Gone with the Wind

In case of Gone with the Wind, first I saw the movie, for the first time some twenty five years back. By that time this 1939 movie had already become a classic. I read the lengthy novel  afterwords. Contrary to what I had thought the fact that I had already watched the movie did not diminish my interest in the novel. Maybe, had I not watched the movie  I would not have read the novel. It won 10 academy awards and is considered one of the all time greatest movies of Hollywood.

Unlike the Bollywood movies based on  Chetan Bhagat books, this  movie is not a loose adaptation of the novel. The professionalism displayed by everyone connected with the movie is remarkable.  One can experience all the flavours of this 1000 odd page novel in the four hour movie. I watched the movie (DVD) for the second time a couple of months back.  It is worth mentioning that ‘Gone with the Wind’ is the only novel written by Margaret Mitchell in her life time.

Silence of the Lambs

In this case, I read the novel first. In an earlier post on this blog titled A Gripping Tale,  I have written about my reading experience and how I came across the book. I had read the book before the movie was released. Hence I was curious to see how the movie was adapted. I was not disappointed.

Elementary, my dear Watson

Being a Sherlock Holmes fan since childhood, it was logical that I should not have missed the 2009 movie ‘Sherlock Holmes’ and the sequel ‘Sherlock Holmes-  a game of shadows” released in 2011. Robert Downey Jr. has played the eccentric detective perfectly with befitting support from Jude Law as Dr. Watson.

Earlier, I remember watching a number of BBC serials  based on the Sherlock Holmes stories. Even though my memories are vague, I don’t think the serials were as interesting as the books.

Now a days many adaptations of Sherlock Holmes are run as serials on various channels, a Chinese lady passing for Dr. Watson in one version that I saw. It is titled Elementary. With Guinness book of records listing Holmes as the most portrayed movie character, it has become difficult to keep track of the various spin off versions of Holmes.

Tales from Malgudi

R K Narayan was himself disappointed when he saw the movie ‘Guide’.  Narayan’s Guide had to undergo necessary improvisation to fit into the Bollywood version with necessary songs and dance and the usual tadka.

But, the serials produced by Kannada actor and director Shankar Nag brought in all the nuances of RK Narayan’s stories. It is still a pleasure to catch up with one odd episode of Malgudi Days telecast on good Old Doordarshan from time to time.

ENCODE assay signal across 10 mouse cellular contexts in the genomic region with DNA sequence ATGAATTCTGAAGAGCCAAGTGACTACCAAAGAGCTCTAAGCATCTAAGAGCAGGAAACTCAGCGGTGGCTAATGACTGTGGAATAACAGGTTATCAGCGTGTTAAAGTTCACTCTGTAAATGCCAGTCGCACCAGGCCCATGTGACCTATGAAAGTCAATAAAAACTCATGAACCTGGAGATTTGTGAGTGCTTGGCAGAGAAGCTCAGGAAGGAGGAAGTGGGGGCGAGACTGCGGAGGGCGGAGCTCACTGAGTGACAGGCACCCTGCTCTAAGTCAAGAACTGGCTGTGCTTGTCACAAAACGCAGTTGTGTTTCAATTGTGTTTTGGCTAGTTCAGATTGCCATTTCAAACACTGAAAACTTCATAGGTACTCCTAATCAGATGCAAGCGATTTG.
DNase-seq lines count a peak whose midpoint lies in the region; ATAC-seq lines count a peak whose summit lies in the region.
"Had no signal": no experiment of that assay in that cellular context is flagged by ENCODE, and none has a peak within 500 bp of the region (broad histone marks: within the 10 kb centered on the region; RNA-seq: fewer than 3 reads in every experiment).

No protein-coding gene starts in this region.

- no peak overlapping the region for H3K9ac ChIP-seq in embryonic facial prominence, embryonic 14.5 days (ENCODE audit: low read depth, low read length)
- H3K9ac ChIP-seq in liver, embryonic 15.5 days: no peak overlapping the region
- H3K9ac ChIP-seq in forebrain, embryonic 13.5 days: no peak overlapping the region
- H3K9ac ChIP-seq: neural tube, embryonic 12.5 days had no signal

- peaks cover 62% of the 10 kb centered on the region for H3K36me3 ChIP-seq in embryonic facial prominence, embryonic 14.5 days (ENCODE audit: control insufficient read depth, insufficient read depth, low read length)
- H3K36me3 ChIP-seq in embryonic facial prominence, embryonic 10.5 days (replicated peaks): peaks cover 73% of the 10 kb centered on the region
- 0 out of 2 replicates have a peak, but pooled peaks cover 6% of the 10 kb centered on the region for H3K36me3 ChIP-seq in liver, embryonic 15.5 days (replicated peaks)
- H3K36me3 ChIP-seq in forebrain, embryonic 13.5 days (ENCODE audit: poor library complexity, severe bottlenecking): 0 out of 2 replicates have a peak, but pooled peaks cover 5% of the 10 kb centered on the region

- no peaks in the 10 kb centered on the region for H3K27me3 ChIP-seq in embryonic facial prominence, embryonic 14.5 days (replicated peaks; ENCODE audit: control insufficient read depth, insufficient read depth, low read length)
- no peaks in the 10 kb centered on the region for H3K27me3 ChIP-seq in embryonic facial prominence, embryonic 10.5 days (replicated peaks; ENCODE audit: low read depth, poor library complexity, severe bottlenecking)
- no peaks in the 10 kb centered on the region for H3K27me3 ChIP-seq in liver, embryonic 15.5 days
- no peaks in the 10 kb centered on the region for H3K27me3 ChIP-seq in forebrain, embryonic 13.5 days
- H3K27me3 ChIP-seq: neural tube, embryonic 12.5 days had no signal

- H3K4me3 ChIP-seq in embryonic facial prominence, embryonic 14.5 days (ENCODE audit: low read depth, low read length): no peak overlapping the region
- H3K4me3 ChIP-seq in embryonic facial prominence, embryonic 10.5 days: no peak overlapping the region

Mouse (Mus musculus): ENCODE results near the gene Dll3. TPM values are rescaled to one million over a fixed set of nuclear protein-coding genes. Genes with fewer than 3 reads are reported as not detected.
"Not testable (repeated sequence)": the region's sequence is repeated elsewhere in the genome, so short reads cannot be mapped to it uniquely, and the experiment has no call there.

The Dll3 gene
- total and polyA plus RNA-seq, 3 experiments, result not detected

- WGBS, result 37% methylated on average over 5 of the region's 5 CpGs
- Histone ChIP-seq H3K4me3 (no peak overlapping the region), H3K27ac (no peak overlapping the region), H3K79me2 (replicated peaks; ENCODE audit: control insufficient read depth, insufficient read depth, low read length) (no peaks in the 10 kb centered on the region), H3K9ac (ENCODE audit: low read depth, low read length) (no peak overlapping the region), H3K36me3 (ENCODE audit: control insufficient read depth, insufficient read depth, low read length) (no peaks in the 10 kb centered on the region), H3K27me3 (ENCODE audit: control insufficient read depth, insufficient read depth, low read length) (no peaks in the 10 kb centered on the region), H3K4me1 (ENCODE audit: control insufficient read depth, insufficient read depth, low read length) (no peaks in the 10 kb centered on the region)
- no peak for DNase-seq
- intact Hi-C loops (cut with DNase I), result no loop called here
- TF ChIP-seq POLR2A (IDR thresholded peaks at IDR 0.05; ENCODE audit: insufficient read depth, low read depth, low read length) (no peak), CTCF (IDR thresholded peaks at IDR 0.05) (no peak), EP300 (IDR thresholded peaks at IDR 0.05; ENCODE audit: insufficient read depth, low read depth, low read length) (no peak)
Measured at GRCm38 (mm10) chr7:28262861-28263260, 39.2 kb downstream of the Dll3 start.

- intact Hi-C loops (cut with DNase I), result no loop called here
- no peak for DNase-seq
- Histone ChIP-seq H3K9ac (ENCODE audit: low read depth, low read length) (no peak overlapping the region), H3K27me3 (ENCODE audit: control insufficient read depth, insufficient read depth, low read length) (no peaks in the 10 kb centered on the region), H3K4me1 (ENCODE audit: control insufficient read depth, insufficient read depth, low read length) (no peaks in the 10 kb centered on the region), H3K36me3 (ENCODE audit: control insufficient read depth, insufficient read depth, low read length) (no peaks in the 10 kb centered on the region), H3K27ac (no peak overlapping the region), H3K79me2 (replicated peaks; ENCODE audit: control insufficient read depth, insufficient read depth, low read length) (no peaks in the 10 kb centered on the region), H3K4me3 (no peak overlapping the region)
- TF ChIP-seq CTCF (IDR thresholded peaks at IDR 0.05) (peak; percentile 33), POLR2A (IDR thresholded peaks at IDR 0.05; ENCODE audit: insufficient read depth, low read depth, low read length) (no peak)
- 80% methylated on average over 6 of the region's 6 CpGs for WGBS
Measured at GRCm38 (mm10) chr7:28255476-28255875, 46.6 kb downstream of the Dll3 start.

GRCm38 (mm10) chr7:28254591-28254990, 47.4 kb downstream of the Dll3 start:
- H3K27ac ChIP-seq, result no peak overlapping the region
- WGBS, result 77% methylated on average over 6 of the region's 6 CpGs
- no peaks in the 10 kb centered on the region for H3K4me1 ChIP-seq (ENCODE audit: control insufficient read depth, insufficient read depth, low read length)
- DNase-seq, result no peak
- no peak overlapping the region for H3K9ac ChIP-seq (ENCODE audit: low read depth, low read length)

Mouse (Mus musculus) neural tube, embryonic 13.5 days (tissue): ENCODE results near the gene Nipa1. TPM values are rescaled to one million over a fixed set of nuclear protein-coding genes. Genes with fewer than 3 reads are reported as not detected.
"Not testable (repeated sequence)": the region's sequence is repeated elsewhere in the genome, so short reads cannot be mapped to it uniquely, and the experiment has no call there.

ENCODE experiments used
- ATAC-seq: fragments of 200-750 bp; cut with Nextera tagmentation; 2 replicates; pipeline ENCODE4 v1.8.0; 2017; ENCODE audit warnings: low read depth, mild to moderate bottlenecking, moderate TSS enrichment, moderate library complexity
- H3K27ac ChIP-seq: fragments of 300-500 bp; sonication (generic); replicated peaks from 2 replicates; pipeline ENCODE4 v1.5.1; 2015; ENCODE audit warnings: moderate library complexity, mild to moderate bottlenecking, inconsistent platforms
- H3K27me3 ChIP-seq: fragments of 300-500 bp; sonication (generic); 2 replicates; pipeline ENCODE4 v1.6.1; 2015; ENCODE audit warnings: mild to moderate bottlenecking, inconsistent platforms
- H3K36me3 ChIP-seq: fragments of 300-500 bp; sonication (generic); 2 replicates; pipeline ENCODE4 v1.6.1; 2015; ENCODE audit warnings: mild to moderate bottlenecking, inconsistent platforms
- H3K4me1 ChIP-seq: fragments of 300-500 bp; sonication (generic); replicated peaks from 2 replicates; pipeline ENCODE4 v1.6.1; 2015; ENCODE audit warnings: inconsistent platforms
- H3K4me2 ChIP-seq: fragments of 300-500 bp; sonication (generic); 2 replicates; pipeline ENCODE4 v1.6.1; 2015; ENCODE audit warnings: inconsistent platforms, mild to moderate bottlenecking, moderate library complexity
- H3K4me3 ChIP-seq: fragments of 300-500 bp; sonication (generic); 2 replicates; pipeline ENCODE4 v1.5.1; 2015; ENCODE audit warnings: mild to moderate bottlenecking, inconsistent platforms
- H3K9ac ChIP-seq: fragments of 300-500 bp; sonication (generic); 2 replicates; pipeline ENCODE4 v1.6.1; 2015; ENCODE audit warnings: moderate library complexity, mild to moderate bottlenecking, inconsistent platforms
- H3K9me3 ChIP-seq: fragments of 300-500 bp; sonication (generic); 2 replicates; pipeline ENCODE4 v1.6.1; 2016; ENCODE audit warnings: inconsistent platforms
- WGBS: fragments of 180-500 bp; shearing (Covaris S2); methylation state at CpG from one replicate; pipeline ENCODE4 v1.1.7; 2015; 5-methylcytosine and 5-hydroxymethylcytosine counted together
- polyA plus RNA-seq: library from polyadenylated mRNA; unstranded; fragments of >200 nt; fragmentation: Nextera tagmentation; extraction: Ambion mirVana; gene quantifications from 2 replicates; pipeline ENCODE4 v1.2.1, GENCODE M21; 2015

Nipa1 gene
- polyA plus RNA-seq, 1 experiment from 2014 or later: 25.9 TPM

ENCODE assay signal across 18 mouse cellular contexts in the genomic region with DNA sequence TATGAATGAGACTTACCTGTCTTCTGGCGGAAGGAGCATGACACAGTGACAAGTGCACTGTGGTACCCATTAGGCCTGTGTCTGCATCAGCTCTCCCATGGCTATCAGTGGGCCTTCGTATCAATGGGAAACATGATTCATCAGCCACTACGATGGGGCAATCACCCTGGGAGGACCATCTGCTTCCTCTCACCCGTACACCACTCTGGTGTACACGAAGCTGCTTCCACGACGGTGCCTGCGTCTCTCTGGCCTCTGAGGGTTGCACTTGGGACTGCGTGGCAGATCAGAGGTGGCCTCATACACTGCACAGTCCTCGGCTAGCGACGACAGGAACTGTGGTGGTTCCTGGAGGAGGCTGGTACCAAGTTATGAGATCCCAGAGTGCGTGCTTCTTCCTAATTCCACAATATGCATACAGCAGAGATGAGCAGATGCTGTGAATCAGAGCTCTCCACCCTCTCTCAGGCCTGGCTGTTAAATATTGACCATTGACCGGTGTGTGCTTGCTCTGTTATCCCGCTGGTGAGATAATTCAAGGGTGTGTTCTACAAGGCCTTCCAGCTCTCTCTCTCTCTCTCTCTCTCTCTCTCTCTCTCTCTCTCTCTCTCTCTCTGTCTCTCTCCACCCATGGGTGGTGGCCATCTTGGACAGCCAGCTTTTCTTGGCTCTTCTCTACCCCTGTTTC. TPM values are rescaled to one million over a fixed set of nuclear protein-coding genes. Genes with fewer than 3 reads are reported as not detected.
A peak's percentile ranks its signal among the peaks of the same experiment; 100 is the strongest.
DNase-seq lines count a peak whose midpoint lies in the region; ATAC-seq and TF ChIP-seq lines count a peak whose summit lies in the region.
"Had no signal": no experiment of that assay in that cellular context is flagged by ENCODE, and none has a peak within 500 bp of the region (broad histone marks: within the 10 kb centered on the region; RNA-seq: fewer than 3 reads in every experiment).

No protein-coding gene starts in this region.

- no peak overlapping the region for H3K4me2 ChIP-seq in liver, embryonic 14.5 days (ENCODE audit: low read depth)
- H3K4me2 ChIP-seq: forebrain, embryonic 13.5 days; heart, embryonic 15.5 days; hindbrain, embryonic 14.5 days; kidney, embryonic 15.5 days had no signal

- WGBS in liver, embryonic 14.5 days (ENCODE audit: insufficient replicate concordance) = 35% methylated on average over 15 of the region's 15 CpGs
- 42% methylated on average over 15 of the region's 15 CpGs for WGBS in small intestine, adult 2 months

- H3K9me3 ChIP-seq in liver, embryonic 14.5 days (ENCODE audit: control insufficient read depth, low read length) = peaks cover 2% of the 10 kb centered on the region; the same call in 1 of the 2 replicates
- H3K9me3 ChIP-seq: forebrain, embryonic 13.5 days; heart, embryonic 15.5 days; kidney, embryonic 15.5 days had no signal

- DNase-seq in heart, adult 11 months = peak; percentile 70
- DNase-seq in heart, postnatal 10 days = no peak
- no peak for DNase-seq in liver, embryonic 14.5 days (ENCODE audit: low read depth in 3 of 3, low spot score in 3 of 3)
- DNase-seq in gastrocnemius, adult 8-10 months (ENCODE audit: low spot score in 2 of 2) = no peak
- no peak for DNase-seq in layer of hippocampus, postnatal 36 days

Sunday Musings and Random Notes #3

Indian Bloggers

Of course I am talking of life, from which you cannot escape alive. It was after a long time that I was watching a quality Bollywood movie. That the movie was educative, or rather refreshed my understanding about certain basic fundas of life was an added bonus. At the same time the movie was not preachy.

Never expected such mature acting from Alia Bhatt. Shahrukh is at his as usual best. It seems Gauri Shinde put her heart and soul to make such a wonderful movie- Dear Zindagi. 

You may also read : A few good movies

Previous week, ended up with the Fantastic Beasts, just to accompany my son, whom I had promised to take for this movie long time back. (Actually it was he who made me promise, and it was he who brought my attention to the the movie). I am not much of a Harry Potter fan. But, nevertheless I have watched all the parts. And read maybe, half of one of the books. All the movies had appealed to the child in me. This one was no different. I enjoyed it, if not more, at least as much as my son did. It is a fantastic movie.

Towards the end of the movie,  there is a kind of reversal of time. It is a strange coincidence that this reversal of time occurred towards the end of ‘Dr. Strange‘ as well . Well, this was the movie that I had watched the previous to previous weekend. A strange hotchpotch of Indian concepts of outer body travel, relativity of time, immortality and modern concepts like multiverse. Of course the stunning visuals, and the stray humours thrown in here and there ensured that you were not bored while thinking of the complex scientific (or, seemingly scientific) themes explored in the movie. It was a thoroughly enjoyable movie. Because of the large number of Indian mystic concepts used in the movie, if your are an Indian chauvinist,  you are definitely going to like it man. There may be a slight disappointment because the Hero goes to Nepal and not India to learn all those mystic theories.

So three movies over three consecutive weekends. Each of the movies was great in its own way. Four point nine out of five to each.

And, what better weekends could you ask for.

Of Heroes Real and Reel

Indian Bloggers